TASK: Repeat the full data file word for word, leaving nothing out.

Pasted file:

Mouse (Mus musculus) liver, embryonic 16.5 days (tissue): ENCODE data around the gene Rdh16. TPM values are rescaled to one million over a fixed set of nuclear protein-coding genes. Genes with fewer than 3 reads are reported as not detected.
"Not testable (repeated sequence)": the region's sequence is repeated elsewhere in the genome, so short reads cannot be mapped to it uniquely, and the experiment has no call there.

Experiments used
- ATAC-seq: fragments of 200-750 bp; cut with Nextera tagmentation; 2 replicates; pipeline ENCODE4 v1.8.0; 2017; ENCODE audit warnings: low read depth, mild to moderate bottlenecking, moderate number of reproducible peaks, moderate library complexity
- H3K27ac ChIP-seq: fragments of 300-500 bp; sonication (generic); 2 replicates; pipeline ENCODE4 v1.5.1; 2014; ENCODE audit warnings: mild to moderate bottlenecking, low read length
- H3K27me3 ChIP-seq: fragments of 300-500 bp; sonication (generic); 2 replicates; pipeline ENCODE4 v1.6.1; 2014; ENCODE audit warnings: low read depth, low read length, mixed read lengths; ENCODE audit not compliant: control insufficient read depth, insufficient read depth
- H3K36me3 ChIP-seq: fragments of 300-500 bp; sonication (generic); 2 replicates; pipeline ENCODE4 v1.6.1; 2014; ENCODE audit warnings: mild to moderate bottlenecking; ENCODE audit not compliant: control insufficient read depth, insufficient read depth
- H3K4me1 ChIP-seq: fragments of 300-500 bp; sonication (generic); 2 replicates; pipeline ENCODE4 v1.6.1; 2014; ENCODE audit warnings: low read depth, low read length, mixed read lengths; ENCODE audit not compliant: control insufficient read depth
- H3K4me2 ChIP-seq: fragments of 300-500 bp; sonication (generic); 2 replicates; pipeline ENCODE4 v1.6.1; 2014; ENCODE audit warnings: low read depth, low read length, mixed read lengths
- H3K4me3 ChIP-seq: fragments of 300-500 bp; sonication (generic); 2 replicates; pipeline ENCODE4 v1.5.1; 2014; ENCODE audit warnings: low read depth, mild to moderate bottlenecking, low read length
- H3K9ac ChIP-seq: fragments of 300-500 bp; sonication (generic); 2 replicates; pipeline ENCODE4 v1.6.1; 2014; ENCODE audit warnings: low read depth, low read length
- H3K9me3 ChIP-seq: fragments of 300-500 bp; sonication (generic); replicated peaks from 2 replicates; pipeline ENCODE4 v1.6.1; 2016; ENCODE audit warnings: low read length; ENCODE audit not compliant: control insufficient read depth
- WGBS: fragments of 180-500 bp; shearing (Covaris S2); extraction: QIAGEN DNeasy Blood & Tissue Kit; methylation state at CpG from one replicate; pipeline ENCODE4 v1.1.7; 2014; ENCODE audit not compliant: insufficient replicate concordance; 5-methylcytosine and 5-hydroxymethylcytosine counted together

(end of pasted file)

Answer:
Mouse (Mus musculus) liver, embryonic 16.5 days (tissue): ENCODE data around the gene Rdh16. TPM values are rescaled to one million over a fixed set of nuclear protein-coding genes. Genes with fewer than 3 reads are reported as not detected.
"Not testable (repeated sequence)": the region's sequence is repeated elsewhere in the genome, so short reads cannot be mapped to it uniquely, and the experiment has no call there.

Experiments used
- ATAC-seq: fragments of 200-750 bp; cut with Nextera tagmentation; 2 replicates; pipeline ENCODE4 v1.8.0; 2017; ENCODE audit warnings: low read depth, mild to moderate bottlenecking, moderate number of reproducible peaks, moderate library complexity
- H3K27ac ChIP-seq: fragments of 300-500 bp; sonication (generic); 2 replicates; pipeline ENCODE4 v1.5.1; 2014; ENCODE audit warnings: mild to moderate bottlenecking, low read length
- H3K27me3 ChIP-seq: fragments of 300-500 bp; sonication (generic); 2 replicates; pipeline ENCODE4 v1.6.1; 2014; ENCODE audit warnings: low read depth, low read length, mixed read lengths; ENCODE audit not compliant: control insufficient read depth, insufficient read depth
- H3K36me3 ChIP-seq: fragments of 300-500 bp; sonication (generic); 2 replicates; pipeline ENCODE4 v1.6.1; 2014; ENCODE audit warnings: mild to moderate bottlenecking; ENCODE audit not compliant: control insufficient read depth, insufficient read depth
- H3K4me1 ChIP-seq: fragments of 300-500 bp; sonication (generic); 2 replicates; pipeline ENCODE4 v1.6.1; 2014; ENCODE audit warnings: low read depth, low read length, mixed read lengths; ENCODE audit not compliant: control insufficient read depth
- H3K4me2 ChIP-seq: fragments of 300-500 bp; sonication (generic); 2 replicates; pipeline ENCODE4 v1.6.1; 2014; ENCODE audit warnings: low read depth, low read length, mixed read lengths
- H3K4me3 ChIP-seq: fragments of 300-500 bp; sonication (generic); 2 replicates; pipeline ENCODE4 v1.5.1; 2014; ENCODE audit warnings: low read depth, mild to moderate bottlenecking, low read length
- H3K9ac ChIP-seq: fragments of 300-500 bp; sonication (generic); 2 replicates; pipeline ENCODE4 v1.6.1; 2014; ENCODE audit warnings: low read depth, low read length
- H3K9me3 ChIP-seq: fragments of 300-500 bp; sonication (generic); replicated peaks from 2 replicates; pipeline ENCODE4 v1.6.1; 2016; ENCODE audit warnings: low read length; ENCODE audit not compliant: control insufficient read depth
- WGBS: fragments of 180-500 bp; shearing (Covaris S2); extraction: QIAGEN DNeasy Blood & Tissue Kit; methylation state at CpG from one replicate; pipeline ENCODE4 v1.1.7; 2014; ENCODE audit not compliant: insufficient replicate concordance; 5-methylcytosine and 5-hydroxymethylcytosine counted together